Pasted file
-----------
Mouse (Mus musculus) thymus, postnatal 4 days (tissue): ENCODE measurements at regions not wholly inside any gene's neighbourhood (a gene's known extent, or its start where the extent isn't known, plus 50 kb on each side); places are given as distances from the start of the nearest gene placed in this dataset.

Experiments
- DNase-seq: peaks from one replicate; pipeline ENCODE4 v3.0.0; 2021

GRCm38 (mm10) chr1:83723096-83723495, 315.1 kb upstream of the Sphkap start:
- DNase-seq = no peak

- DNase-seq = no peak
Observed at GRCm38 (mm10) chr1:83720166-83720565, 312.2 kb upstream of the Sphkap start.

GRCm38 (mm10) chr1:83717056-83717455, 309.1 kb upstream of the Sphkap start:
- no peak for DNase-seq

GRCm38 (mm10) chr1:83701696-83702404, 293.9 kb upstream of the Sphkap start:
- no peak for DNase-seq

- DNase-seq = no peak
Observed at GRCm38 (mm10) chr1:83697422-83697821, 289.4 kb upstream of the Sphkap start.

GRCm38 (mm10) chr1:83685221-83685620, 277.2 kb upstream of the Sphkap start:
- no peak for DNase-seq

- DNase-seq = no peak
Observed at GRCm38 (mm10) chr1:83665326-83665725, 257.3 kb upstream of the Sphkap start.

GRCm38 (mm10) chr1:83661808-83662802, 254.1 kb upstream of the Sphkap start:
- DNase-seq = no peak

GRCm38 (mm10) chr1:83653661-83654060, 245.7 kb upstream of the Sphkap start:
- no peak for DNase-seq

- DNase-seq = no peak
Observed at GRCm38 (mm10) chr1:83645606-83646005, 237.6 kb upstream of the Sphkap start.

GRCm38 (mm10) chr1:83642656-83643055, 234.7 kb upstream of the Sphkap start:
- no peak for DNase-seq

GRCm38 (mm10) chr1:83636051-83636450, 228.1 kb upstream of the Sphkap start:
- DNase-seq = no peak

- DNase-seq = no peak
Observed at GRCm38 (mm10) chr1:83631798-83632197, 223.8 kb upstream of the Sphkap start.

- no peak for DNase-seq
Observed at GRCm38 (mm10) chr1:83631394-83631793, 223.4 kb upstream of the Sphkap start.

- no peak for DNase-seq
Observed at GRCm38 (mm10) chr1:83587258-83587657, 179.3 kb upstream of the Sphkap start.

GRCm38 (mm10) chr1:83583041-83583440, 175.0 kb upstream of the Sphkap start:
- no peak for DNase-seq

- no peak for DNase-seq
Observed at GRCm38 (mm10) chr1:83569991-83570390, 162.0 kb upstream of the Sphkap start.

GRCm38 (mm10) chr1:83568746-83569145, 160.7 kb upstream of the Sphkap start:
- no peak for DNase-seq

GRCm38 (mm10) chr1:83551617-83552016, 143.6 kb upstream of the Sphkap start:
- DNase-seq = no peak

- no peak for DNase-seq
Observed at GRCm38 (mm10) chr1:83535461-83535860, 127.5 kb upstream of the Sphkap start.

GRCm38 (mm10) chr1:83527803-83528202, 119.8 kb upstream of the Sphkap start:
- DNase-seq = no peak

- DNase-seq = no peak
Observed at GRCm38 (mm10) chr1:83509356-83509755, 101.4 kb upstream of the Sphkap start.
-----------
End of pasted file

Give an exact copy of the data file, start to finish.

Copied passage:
Mouse (Mus musculus) thymus, postnatal 4 days (tissue): ENCODE measurements at regions not wholly inside any gene's neighbourhood (a gene's known extent, or its start where the extent isn't known, plus 50 kb on each side); places are given as distances from the start of the nearest gene placed in this dataset.

Experiments
- DNase-seq: peaks from one replicate; pipeline ENCODE4 v3.0.0; 2021

GRCm38 (mm10) chr1:83723096-83723495, 315.1 kb upstream of the Sphkap start:
- DNase-seq = no peak

- DNase-seq = no peak
Observed at GRCm38 (mm10) chr1:83720166-83720565, 312.2 kb upstream of the Sphkap start.

GRCm38 (mm10) chr1:83717056-83717455, 309.1 kb upstream of the Sphkap start:
- no peak for DNase-seq

GRCm38 (mm10) chr1:83701696-83702404, 293.9 kb upstream of the Sphkap start:
- no peak for DNase-seq

- DNase-seq = no peak
Observed at GRCm38 (mm10) chr1:83697422-83697821, 289.4 kb upstream of the Sphkap start.

GRCm38 (mm10) chr1:83685221-83685620, 277.2 kb upstream of the Sphkap start:
- no peak for DNase-seq

- DNase-seq = no peak
Observed at GRCm38 (mm10) chr1:83665326-83665725, 257.3 kb upstream of the Sphkap start.

GRCm38 (mm10) chr1:83661808-83662802, 254.1 kb upstream of the Sphkap start:
- DNase-seq = no peak

GRCm38 (mm10) chr1:83653661-83654060, 245.7 kb upstream of the Sphkap start:
- no peak for DNase-seq

- DNase-seq = no peak
Observed at GRCm38 (mm10) chr1:83645606-83646005, 237.6 kb upstream of the Sphkap start.

GRCm38 (mm10) chr1:83642656-83643055, 234.7 kb upstream of the Sphkap start:
- no peak for DNase-seq

GRCm38 (mm10) chr1:83636051-83636450, 228.1 kb upstream of the Sphkap start:
- DNase-seq = no peak

- DNase-seq = no peak
Observed at GRCm38 (mm10) chr1:83631798-83632197, 223.8 kb upstream of the Sphkap start.

- no peak for DNase-seq
Observed at GRCm38 (mm10) chr1:83631394-83631793, 223.4 kb upstream of the Sphkap start.

- no peak for DNase-seq
Observed at GRCm38 (mm10) chr1:83587258-83587657, 179.3 kb upstream of the Sphkap start.

GRCm38 (mm10) chr1:83583041-83583440, 175.0 kb upstream of the Sphkap start:
- no peak for DNase-seq

- no peak for DNase-seq
Observed at GRCm38 (mm10) chr1:83569991-83570390, 162.0 kb upstream of the Sphkap start.

GRCm38 (mm10) chr1:83568746-83569145, 160.7 kb upstream of the Sphkap start:
- no peak for DNase-seq

GRCm38 (mm10) chr1:83551617-83552016, 143.6 kb upstream of the Sphkap start:
- DNase-seq = no peak

- no peak for DNase-seq
Observed at GRCm38 (mm10) chr1:83535461-83535860, 127.5 kb upstream of the Sphkap start.

GRCm38 (mm10) chr1:83527803-83528202, 119.8 kb upstream of the Sphkap start:
- DNase-seq = no peak

- DNase-seq = no peak
Observed at GRCm38 (mm10) chr1:83509356-83509755, 101.4 kb upstream of the Sphkap start.